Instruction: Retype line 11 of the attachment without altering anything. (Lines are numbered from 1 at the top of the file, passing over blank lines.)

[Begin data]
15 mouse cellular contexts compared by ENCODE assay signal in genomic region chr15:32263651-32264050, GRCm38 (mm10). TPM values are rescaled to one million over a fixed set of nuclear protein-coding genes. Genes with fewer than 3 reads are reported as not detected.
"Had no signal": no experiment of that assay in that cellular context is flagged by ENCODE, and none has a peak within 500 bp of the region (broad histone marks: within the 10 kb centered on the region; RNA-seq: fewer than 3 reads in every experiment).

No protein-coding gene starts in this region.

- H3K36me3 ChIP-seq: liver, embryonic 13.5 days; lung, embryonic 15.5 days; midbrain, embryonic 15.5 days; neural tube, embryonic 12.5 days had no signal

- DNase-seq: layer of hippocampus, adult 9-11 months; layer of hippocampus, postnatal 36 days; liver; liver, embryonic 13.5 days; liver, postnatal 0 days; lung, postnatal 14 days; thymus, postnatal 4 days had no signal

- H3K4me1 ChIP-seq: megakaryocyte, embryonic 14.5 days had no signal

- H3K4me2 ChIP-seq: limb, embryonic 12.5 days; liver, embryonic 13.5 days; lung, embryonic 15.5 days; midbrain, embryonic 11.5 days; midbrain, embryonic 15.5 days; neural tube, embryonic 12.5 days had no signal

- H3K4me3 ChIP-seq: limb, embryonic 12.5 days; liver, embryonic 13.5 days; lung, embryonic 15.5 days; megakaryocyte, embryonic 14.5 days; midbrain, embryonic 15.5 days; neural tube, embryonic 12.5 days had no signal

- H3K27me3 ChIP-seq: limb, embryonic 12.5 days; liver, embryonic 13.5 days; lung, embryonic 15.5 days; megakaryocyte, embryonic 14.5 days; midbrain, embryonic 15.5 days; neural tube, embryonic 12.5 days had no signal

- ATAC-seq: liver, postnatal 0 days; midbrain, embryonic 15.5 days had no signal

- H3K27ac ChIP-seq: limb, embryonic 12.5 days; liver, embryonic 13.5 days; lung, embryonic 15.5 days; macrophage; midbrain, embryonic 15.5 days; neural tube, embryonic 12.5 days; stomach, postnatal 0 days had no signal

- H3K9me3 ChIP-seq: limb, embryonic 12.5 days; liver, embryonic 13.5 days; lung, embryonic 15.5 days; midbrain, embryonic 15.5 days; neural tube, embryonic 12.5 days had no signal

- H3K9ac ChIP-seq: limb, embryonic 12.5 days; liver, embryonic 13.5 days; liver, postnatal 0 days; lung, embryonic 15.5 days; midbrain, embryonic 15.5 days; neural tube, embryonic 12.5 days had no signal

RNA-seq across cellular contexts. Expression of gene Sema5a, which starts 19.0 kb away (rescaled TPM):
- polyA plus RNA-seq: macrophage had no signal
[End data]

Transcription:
- H3K27ac ChIP-seq: limb, embryonic 12.5 days; liver, embryonic 13.5 days; lung, embryonic 15.5 days; macrophage; midbrain, embryonic 15.5 days; neural tube, embryonic 12.5 days; stomach, postnatal 0 days had no signal